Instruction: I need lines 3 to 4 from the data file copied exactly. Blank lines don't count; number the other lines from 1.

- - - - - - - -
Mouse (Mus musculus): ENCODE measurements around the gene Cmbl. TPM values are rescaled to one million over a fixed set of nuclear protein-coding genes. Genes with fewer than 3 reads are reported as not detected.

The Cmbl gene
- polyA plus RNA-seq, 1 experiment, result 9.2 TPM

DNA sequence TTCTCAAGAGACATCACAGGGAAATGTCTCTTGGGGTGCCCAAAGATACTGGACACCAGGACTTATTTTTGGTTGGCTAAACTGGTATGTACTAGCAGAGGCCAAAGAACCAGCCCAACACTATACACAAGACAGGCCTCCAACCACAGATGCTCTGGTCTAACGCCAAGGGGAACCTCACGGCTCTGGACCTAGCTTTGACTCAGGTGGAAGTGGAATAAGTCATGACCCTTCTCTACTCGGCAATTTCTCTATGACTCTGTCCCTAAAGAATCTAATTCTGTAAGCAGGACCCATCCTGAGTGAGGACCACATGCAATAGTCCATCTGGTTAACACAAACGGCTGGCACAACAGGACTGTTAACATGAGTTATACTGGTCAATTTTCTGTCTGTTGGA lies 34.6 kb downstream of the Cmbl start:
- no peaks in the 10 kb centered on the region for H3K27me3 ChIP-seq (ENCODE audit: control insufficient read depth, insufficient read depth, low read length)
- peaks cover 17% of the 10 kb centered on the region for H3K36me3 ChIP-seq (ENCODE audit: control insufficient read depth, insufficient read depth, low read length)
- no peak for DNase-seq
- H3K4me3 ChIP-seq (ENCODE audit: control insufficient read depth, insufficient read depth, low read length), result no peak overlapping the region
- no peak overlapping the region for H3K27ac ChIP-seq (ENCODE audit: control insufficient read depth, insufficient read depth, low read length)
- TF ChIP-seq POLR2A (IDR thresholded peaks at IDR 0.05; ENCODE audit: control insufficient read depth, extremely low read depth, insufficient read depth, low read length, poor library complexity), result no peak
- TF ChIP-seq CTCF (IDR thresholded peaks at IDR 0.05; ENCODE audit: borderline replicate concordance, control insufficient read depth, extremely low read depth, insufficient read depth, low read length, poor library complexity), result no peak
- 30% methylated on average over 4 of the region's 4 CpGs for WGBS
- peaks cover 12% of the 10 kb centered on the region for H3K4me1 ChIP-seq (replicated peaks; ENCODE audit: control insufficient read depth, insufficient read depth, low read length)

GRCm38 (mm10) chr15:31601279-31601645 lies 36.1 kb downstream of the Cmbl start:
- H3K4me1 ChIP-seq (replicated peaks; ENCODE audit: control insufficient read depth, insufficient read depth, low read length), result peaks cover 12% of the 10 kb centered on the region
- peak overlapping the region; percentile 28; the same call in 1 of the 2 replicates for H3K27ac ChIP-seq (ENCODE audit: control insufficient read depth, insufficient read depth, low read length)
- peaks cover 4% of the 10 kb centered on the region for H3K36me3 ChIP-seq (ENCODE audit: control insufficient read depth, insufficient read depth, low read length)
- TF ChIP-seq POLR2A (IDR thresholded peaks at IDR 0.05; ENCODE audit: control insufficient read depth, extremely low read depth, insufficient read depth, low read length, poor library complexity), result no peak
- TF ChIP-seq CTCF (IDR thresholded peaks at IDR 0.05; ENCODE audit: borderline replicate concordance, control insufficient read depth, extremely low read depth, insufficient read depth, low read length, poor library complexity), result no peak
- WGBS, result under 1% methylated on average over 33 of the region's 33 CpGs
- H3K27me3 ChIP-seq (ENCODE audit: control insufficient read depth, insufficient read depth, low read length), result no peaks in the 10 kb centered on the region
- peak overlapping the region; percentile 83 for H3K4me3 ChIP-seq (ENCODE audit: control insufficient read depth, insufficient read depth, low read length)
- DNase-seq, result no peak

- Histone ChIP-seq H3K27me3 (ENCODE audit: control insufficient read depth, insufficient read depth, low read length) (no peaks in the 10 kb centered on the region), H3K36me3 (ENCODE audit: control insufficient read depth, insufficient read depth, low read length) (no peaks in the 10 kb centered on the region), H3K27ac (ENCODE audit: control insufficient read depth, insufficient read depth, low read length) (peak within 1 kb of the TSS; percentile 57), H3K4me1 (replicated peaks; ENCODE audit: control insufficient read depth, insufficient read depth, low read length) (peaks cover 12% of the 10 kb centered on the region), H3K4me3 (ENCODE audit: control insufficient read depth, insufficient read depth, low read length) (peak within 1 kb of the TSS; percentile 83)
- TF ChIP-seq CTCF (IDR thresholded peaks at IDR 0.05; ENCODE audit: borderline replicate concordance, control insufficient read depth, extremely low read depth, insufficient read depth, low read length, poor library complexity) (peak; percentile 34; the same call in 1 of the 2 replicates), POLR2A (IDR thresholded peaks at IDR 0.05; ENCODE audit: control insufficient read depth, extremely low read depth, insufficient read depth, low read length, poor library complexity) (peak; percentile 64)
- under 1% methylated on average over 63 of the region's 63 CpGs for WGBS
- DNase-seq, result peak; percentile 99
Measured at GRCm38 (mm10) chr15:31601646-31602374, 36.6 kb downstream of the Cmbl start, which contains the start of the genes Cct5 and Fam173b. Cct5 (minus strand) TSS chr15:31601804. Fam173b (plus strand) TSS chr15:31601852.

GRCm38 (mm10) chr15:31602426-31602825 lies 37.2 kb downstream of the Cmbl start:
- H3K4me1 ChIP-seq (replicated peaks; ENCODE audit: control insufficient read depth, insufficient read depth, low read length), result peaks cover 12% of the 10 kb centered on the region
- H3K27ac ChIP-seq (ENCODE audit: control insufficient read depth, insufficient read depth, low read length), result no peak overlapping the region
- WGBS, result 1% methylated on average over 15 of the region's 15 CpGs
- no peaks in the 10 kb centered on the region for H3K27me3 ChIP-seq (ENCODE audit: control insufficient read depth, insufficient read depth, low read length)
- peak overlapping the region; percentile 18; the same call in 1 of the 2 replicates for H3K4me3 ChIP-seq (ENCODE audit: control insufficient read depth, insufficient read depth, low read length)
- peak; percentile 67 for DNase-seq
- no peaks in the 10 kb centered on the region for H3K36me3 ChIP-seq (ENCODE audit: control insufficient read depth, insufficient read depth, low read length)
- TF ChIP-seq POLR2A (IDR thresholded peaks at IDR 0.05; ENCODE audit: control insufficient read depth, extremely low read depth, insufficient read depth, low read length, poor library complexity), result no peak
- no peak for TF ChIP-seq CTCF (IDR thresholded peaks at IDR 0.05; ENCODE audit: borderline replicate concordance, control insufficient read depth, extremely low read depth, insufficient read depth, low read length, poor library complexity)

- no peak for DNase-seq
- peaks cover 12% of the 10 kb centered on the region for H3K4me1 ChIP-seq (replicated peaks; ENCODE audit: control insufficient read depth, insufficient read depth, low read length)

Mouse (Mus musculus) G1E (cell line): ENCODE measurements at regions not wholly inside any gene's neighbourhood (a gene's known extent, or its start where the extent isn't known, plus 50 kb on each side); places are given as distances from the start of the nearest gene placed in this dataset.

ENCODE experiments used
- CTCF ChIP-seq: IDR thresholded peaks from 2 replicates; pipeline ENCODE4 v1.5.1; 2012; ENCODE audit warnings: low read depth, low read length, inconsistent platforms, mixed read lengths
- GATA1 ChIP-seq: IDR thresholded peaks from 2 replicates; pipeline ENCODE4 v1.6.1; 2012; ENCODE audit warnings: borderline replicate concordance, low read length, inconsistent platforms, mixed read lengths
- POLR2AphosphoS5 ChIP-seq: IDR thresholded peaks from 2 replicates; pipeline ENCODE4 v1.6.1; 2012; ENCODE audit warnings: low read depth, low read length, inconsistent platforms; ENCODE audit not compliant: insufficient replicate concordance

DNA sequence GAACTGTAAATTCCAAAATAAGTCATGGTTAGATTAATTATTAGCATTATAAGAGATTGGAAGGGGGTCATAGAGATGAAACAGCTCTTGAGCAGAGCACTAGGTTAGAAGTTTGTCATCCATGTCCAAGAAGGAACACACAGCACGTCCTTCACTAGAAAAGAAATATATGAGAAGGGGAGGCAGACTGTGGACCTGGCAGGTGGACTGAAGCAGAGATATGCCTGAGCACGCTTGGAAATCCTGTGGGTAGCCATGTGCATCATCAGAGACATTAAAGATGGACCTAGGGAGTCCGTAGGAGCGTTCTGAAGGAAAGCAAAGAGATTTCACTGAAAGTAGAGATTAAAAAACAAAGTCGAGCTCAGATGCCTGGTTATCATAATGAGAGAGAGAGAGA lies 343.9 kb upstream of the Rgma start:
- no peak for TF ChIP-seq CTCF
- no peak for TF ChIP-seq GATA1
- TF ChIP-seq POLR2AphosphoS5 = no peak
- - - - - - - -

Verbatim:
- polyA plus RNA-seq, 1 experiment, result 9.2 TPM

DNA sequence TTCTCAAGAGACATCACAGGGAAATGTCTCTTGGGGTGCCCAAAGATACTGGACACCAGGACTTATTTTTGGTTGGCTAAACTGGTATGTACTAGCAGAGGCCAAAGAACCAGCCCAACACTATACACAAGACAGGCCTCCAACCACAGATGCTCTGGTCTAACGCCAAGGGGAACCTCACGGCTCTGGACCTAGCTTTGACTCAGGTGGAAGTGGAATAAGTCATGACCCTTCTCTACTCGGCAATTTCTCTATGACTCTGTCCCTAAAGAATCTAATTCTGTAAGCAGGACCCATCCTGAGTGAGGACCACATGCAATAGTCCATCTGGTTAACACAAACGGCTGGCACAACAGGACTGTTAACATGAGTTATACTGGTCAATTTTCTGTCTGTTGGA lies 34.6 kb downstream of the Cmbl start: